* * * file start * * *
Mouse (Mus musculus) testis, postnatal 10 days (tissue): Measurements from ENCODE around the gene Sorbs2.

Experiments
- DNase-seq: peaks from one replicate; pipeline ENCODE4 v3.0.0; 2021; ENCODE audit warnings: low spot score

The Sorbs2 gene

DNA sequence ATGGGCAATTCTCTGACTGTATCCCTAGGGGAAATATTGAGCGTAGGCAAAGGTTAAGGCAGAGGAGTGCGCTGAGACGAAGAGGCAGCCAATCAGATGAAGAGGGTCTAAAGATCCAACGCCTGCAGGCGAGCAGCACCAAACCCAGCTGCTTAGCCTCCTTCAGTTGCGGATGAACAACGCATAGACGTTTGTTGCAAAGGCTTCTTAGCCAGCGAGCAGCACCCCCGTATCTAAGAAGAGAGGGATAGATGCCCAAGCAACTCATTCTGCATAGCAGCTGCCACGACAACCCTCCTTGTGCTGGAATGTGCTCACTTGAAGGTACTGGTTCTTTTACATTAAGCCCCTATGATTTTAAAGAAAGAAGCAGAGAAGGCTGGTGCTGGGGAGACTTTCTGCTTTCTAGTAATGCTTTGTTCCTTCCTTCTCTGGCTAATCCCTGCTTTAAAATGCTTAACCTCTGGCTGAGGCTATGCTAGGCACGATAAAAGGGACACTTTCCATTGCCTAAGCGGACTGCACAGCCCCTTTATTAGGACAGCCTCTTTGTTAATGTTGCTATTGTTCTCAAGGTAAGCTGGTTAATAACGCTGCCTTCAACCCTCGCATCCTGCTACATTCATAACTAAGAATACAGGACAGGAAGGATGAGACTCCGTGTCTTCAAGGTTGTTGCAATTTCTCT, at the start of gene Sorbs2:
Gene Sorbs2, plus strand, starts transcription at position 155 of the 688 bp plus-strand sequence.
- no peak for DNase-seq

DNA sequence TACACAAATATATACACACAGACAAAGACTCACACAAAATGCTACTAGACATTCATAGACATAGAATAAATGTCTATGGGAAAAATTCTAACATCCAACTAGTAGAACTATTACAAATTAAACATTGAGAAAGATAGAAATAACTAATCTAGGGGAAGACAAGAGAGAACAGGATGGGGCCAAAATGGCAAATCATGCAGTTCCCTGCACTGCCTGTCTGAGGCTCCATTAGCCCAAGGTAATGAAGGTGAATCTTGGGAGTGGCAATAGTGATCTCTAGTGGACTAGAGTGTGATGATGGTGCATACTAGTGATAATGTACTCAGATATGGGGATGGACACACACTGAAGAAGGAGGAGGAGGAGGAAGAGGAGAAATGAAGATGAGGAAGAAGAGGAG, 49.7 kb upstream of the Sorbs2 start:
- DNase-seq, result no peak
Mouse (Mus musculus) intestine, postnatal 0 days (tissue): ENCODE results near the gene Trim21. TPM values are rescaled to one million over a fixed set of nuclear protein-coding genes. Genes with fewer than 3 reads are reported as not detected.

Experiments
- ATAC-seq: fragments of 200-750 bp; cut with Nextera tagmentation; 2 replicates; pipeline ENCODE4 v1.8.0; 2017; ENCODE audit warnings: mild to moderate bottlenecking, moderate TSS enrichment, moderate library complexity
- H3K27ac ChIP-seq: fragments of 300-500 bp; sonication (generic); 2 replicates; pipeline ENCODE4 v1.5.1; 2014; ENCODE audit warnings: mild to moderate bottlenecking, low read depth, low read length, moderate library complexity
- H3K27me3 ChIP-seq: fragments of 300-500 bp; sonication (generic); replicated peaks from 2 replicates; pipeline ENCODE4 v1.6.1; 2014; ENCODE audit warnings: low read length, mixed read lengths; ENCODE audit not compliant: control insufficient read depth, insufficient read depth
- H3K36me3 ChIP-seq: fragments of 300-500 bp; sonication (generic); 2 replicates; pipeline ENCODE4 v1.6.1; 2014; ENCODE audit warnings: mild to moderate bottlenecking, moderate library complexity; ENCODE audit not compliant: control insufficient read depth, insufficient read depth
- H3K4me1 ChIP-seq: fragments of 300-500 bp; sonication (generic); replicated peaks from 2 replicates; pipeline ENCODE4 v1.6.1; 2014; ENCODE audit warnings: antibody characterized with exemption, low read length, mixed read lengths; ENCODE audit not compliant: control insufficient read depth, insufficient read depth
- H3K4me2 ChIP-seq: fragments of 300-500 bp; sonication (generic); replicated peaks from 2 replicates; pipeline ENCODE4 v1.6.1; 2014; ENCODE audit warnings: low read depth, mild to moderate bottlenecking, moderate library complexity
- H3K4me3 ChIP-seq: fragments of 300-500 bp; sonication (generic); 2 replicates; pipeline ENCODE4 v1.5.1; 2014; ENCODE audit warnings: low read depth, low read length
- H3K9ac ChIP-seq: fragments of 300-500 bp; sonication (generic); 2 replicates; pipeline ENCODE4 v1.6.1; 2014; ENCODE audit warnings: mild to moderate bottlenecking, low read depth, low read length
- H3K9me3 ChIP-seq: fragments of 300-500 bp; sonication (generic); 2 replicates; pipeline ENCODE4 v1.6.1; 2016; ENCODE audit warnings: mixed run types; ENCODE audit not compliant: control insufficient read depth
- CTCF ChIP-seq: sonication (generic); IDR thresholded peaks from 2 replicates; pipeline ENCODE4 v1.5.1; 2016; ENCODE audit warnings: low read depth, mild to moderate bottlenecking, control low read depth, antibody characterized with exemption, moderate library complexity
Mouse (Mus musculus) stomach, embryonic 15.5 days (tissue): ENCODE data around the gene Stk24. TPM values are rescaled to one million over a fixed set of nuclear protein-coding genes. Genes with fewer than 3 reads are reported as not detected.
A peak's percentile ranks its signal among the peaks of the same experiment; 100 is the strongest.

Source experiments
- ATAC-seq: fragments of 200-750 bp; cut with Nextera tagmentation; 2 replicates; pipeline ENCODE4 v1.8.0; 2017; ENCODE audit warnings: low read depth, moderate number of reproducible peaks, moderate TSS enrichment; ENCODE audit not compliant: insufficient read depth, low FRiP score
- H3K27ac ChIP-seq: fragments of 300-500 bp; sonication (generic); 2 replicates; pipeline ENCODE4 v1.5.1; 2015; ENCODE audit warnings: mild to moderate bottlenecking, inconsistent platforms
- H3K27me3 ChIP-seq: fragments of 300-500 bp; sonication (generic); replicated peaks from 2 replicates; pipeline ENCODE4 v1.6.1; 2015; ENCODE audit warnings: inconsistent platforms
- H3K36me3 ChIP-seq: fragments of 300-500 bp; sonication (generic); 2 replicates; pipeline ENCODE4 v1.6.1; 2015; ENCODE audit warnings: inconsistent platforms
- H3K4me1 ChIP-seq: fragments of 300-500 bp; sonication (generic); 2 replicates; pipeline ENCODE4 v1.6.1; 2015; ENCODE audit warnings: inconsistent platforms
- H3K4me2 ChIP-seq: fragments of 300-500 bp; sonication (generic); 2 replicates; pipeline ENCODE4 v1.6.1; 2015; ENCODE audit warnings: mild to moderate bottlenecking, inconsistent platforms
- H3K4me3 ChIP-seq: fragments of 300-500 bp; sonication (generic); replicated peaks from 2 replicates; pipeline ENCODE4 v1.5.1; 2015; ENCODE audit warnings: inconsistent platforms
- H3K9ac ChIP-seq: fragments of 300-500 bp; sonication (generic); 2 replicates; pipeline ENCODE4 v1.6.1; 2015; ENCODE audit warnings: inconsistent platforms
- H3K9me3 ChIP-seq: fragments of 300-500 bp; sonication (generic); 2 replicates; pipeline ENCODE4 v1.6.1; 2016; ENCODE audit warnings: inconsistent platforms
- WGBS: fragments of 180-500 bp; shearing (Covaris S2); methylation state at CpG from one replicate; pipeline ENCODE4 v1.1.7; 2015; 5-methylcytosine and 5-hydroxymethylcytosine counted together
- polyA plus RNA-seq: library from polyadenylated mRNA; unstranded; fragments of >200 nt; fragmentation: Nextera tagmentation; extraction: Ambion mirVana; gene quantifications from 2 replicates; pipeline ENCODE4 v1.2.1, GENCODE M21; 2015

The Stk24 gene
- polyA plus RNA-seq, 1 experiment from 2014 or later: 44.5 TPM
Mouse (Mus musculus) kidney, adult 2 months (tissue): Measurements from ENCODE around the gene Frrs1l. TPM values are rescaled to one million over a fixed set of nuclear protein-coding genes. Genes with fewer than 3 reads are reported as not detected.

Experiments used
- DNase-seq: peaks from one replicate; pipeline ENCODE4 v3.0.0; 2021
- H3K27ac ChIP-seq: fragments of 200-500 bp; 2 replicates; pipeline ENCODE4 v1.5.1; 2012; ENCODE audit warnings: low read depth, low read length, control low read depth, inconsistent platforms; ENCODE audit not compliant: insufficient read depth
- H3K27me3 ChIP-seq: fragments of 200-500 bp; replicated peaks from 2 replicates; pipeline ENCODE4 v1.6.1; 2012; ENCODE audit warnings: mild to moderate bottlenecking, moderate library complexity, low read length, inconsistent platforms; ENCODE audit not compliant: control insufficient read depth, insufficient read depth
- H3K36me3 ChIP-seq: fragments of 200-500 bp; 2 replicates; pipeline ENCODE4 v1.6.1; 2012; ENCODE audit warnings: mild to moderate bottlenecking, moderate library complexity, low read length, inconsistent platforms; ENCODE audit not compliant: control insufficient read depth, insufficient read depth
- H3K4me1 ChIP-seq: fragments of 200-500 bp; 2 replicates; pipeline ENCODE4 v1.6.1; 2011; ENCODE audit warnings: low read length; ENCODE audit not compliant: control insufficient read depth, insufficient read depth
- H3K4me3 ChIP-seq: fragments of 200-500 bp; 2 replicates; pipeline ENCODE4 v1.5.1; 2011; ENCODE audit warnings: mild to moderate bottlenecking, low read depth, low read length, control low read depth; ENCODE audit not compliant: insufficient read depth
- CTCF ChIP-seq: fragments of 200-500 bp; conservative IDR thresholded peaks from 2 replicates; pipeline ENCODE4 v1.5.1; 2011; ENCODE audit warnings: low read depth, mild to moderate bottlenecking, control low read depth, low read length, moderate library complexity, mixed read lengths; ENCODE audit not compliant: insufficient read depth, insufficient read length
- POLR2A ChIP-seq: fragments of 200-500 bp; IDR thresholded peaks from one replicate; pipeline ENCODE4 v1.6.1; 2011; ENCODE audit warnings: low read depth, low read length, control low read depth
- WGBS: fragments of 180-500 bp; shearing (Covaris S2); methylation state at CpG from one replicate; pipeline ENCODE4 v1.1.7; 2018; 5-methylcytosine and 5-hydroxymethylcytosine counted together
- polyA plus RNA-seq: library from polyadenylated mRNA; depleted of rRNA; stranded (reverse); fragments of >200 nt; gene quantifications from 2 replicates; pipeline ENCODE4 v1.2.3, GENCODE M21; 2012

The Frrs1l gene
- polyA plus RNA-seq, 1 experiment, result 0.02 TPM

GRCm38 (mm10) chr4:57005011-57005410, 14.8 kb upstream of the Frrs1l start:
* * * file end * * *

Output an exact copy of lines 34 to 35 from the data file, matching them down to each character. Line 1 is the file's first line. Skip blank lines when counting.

- WGBS: fragments of 180-500 bp; shearing (Covaris S2); methylation state at CpG from one replicate; pipeline ENCODE4 v1.1.7; 2015; 5-methylcytosine and 5-hydroxymethylcytosine counted together
- polyA plus RNA-seq: library from polyadenylated mRNA; unstranded; fragments of >200 nt; fragmentation: Nextera tagmentation; extraction: Ambion mirVana; gene quantifications from 2 replicates; pipeline ENCODE4 v1.2.1, GENCODE M21; 2015